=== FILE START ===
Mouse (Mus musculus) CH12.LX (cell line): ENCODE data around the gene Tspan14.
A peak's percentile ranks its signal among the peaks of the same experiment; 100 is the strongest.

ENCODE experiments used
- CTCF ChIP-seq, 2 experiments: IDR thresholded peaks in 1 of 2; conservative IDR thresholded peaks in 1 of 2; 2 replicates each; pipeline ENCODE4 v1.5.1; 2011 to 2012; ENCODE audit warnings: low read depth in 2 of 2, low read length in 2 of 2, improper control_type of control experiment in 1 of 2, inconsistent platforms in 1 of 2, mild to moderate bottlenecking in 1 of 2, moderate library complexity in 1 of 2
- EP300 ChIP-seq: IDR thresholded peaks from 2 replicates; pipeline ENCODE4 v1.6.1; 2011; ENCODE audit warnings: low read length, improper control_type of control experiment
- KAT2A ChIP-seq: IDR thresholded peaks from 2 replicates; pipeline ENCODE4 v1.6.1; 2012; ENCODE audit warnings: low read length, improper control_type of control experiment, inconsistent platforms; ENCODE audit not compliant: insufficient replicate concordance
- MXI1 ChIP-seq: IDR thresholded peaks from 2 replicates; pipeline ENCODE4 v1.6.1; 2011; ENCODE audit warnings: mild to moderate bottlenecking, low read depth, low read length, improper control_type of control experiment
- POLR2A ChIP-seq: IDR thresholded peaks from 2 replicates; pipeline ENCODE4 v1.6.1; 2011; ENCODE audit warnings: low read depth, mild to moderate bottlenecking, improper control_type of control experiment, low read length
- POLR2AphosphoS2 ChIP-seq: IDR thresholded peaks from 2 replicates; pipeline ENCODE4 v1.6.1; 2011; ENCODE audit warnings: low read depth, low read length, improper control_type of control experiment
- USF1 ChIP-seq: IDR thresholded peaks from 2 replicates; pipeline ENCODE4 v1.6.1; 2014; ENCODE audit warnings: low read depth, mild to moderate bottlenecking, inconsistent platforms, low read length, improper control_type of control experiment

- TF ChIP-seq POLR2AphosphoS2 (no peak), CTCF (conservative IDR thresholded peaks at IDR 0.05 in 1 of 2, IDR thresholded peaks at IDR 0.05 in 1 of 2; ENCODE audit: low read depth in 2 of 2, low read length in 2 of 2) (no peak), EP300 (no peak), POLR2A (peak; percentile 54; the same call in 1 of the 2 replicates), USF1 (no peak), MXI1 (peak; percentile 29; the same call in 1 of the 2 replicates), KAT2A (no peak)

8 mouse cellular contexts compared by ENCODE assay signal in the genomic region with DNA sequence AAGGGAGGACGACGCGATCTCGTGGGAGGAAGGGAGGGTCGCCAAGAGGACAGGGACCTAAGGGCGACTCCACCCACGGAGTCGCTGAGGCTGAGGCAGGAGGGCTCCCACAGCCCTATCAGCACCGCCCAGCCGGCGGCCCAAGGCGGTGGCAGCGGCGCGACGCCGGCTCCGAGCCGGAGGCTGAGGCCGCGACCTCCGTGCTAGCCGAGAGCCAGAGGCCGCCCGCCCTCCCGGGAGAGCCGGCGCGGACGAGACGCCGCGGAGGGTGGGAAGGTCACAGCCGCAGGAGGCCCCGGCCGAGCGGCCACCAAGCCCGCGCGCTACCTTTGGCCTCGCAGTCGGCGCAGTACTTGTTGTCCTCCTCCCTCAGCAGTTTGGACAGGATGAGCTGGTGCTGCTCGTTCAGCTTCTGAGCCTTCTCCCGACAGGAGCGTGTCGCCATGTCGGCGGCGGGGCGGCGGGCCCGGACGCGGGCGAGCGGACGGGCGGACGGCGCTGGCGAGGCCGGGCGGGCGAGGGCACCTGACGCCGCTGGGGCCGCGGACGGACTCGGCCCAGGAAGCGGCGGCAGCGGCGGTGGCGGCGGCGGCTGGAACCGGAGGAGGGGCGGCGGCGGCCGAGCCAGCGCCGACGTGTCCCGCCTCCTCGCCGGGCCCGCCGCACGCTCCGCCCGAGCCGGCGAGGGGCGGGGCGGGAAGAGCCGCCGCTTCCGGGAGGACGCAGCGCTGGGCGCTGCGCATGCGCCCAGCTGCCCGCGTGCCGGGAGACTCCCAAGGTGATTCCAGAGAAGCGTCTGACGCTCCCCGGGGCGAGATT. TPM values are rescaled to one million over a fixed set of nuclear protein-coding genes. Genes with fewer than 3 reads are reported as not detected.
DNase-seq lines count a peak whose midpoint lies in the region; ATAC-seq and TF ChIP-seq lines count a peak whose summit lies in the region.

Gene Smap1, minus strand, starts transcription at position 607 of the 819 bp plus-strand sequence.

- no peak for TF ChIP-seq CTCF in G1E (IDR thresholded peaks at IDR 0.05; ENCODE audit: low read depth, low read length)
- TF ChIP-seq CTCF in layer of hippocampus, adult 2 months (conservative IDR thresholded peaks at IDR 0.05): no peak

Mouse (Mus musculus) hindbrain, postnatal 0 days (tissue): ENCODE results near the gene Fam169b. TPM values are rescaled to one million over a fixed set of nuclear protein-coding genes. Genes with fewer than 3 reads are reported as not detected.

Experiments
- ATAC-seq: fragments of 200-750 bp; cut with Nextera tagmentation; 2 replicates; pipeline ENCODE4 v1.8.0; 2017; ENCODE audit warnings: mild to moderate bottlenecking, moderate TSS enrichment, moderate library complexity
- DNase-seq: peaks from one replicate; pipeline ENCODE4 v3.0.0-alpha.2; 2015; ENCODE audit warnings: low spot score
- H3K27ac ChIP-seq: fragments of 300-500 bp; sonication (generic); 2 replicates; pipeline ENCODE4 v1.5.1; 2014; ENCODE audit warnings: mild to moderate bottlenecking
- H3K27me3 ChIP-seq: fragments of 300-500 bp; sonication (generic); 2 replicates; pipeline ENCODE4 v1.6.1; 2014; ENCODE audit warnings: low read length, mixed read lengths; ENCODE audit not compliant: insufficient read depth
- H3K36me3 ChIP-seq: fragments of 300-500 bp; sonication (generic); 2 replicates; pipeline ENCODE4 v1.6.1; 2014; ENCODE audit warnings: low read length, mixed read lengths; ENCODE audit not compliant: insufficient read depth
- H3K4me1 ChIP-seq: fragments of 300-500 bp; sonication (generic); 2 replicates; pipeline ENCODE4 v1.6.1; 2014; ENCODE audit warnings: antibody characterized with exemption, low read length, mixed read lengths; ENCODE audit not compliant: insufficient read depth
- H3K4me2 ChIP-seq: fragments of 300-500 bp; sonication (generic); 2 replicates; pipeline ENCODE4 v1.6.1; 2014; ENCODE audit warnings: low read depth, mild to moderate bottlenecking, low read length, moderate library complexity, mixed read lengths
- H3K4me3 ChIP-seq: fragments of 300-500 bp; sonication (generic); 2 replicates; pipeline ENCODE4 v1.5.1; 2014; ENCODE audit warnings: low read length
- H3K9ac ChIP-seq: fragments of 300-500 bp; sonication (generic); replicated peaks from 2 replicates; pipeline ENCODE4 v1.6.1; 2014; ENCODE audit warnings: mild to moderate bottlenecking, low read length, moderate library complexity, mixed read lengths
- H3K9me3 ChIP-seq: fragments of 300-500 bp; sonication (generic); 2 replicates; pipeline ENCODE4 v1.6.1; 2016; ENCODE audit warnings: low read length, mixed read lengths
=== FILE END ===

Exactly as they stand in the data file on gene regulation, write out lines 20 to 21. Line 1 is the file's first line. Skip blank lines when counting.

- DNase-seq: peaks from one replicate; pipeline ENCODE4 v3.0.0-alpha.2; 2015; ENCODE audit warnings: low spot score
- H3K27ac ChIP-seq: fragments of 300-500 bp; sonication (generic); 2 replicates; pipeline ENCODE4 v1.5.1; 2014; ENCODE audit warnings: mild to moderate bottlenecking